5. You Play The Role Of The Caregiver
Sometimes in a codependent relationship, one partner might find themselves being a parent to the other. A romantic relationship should never feel like a parent/child relationship. Enabling a person means you are easing the tension of negative habits and that's not healthy. According to Everyday Health, Mary Catherine Segota, PsyD, a licensed clinical psychologist at Executive Health in Orlando, Fla. said, “Individuals who are codependent tend to get involved in relationships with individuals who are unreliable, emotionally unavailable, or needy.” Segota continued, “The codependent individual tries to provide and control everything in the relationship without addressing their own needs or desires, which perpetuates the lack of fulfillment in the relationship.”
6. You Don't Feel Good About Yourself
When one is in a codependent relationship, and relying heavily on the partner to fulfill their own happiness, they usually don't feel good about themselves. People in healthy relationships find other outlets to make them happy, whether it's their hobbies, their family, their job, etc. But when your relationship doesn't involve self-respect, it enables bad behavior from your partner, and this could influence you to not feel good about yourself. According to PsychCentral, Chris Kingman, LCSW, a psychotherapist said, "Because people who struggle with codependency also don’t have high standards for how others treat them, they often pick partners who don’t treat them very well." The relationship can become a vicious cycle. If one doesn't have self-respect, then that person can possibly choose a partner who is not emotionally reliable. And this may allow that person to mistrust their partner, emotionally.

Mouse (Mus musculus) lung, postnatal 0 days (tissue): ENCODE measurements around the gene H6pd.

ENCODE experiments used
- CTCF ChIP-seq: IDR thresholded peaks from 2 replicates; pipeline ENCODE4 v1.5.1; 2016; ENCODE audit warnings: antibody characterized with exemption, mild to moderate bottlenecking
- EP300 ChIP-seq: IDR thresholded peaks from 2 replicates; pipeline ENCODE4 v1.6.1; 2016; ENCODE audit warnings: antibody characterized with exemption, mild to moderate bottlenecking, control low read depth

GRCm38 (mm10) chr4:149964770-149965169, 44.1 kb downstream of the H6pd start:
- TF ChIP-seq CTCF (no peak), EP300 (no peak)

There are multiple ways to heal from a codependent relationship. Once you realize that you're in one, you can easily take the steps to overcome it. It will take time and maybe even therapy, but the first step is to acknowledge that you are indeed codependent, and from there you can try to better yourself and your relationship.